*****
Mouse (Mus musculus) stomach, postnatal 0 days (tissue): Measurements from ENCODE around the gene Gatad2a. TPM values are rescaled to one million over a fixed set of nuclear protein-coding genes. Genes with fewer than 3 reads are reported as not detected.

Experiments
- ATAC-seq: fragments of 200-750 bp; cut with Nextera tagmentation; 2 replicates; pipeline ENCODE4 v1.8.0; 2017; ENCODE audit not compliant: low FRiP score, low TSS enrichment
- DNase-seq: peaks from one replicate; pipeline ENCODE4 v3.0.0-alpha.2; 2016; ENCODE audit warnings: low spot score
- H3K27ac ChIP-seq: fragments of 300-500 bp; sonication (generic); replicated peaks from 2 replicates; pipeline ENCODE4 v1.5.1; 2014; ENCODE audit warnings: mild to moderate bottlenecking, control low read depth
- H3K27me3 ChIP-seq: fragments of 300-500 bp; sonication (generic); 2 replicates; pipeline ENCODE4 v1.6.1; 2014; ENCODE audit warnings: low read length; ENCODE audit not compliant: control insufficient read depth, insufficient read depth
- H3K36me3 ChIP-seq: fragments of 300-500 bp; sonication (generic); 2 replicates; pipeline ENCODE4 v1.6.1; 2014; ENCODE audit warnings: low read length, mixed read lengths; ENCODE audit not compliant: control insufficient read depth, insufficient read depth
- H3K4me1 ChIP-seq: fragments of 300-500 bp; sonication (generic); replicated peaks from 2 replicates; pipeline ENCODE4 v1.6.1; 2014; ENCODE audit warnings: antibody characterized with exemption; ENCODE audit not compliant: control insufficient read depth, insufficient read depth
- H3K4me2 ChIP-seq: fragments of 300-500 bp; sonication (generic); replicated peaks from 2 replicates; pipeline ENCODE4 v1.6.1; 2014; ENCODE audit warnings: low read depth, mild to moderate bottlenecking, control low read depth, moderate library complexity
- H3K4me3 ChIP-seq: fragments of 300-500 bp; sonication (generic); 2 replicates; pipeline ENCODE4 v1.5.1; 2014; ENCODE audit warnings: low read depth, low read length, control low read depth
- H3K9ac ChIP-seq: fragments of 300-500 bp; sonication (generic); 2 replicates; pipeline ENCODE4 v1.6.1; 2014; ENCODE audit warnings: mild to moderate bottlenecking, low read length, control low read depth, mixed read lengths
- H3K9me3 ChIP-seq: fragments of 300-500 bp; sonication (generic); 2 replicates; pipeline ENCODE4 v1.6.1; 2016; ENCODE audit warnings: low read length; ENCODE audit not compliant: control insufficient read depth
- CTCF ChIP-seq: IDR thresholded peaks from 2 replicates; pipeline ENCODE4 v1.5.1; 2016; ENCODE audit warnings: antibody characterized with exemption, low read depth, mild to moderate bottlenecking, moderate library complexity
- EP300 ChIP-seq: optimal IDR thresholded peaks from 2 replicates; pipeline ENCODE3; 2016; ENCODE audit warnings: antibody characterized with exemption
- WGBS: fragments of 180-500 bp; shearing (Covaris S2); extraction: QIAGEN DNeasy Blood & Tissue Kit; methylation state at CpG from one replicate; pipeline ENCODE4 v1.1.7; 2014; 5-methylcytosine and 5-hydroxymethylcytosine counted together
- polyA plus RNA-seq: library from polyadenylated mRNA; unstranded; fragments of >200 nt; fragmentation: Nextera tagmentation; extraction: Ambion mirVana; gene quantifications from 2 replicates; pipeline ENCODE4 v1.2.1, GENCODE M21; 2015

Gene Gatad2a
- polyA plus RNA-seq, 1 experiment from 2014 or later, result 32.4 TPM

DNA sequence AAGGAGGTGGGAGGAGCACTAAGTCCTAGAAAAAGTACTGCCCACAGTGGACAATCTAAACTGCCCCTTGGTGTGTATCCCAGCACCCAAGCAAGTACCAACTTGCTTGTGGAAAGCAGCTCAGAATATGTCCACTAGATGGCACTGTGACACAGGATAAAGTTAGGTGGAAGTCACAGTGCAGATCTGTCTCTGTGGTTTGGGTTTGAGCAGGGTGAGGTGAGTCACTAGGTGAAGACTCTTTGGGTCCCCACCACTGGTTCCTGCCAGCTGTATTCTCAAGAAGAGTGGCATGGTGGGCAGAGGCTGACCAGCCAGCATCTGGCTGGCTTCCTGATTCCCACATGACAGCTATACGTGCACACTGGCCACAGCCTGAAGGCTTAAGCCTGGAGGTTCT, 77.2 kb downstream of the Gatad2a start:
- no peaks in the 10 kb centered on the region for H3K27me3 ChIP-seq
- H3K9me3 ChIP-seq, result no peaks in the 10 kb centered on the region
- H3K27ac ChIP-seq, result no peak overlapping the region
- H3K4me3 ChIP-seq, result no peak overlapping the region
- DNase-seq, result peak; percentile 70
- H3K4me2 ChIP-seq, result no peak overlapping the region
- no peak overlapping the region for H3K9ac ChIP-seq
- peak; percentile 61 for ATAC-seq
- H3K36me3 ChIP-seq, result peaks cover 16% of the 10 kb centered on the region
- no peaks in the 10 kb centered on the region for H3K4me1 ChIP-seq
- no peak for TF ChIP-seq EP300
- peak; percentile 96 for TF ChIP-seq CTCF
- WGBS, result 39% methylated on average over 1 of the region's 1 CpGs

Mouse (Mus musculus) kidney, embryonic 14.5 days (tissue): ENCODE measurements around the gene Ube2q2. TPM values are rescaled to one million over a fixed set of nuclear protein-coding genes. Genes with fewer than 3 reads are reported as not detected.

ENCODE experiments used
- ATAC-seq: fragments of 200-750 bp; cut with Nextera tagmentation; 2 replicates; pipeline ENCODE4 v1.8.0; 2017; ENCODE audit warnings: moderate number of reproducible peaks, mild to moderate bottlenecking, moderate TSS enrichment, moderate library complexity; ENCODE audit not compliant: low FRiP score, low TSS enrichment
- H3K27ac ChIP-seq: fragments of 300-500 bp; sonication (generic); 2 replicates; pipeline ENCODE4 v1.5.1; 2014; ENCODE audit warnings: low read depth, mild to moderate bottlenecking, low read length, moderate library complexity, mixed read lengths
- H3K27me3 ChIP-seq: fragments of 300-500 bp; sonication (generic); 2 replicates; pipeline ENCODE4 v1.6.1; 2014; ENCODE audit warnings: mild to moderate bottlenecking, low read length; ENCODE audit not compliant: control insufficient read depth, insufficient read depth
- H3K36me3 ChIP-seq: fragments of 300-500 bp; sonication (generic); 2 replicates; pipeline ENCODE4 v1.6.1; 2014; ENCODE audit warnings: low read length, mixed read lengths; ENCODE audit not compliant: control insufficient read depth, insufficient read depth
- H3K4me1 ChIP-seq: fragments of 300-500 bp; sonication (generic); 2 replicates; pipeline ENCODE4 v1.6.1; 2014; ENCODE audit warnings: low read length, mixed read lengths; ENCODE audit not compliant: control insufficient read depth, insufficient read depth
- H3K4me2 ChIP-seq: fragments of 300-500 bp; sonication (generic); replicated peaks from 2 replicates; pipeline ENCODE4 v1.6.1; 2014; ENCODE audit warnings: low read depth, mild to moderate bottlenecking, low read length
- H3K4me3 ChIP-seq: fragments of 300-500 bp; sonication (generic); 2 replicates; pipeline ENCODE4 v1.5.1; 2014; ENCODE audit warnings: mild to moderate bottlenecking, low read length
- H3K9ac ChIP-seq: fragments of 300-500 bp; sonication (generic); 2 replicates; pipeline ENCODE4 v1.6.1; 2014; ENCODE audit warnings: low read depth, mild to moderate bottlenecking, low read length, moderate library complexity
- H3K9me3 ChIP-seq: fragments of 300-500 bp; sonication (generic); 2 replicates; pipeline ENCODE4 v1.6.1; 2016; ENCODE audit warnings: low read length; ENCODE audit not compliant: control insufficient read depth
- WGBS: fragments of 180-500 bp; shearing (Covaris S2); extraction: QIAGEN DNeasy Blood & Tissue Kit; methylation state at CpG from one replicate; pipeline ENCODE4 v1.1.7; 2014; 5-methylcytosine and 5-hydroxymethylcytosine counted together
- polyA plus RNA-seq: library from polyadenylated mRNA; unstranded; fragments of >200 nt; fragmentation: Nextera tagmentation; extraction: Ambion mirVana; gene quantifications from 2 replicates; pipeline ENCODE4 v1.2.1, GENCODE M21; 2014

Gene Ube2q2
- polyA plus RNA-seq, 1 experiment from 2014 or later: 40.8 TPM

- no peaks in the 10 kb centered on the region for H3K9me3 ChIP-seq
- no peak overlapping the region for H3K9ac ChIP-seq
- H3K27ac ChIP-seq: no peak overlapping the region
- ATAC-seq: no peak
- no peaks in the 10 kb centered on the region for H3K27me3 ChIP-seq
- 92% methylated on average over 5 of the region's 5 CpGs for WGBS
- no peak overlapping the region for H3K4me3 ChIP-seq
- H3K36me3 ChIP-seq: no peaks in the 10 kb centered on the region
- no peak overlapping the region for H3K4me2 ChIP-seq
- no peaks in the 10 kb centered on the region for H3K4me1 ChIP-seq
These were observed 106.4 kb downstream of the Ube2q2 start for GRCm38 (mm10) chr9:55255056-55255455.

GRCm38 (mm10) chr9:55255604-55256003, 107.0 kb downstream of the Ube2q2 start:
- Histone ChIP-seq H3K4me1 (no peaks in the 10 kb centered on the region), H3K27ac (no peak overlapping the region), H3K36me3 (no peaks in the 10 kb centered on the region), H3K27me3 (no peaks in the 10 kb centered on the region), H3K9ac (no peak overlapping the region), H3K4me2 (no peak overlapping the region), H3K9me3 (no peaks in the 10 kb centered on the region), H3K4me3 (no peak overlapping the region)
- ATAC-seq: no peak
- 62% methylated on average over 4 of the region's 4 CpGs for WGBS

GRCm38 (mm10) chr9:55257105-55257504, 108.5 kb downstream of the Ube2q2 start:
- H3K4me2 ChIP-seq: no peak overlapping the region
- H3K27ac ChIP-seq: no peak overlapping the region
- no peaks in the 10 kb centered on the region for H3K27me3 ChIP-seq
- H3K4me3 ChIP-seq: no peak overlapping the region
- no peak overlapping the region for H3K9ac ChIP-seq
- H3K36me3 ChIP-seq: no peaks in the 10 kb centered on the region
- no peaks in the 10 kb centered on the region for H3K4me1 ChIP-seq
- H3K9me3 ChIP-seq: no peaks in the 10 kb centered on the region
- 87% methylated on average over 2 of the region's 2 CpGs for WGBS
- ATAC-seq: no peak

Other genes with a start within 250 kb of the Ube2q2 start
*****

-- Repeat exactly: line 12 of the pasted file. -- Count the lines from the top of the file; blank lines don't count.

- H3K9me3 ChIP-seq: fragments of 300-500 bp; sonication (generic); 2 replicates; pipeline ENCODE4 v1.6.1; 2016; ENCODE audit warnings: low read length; ENCODE audit not compliant: control insufficient read depth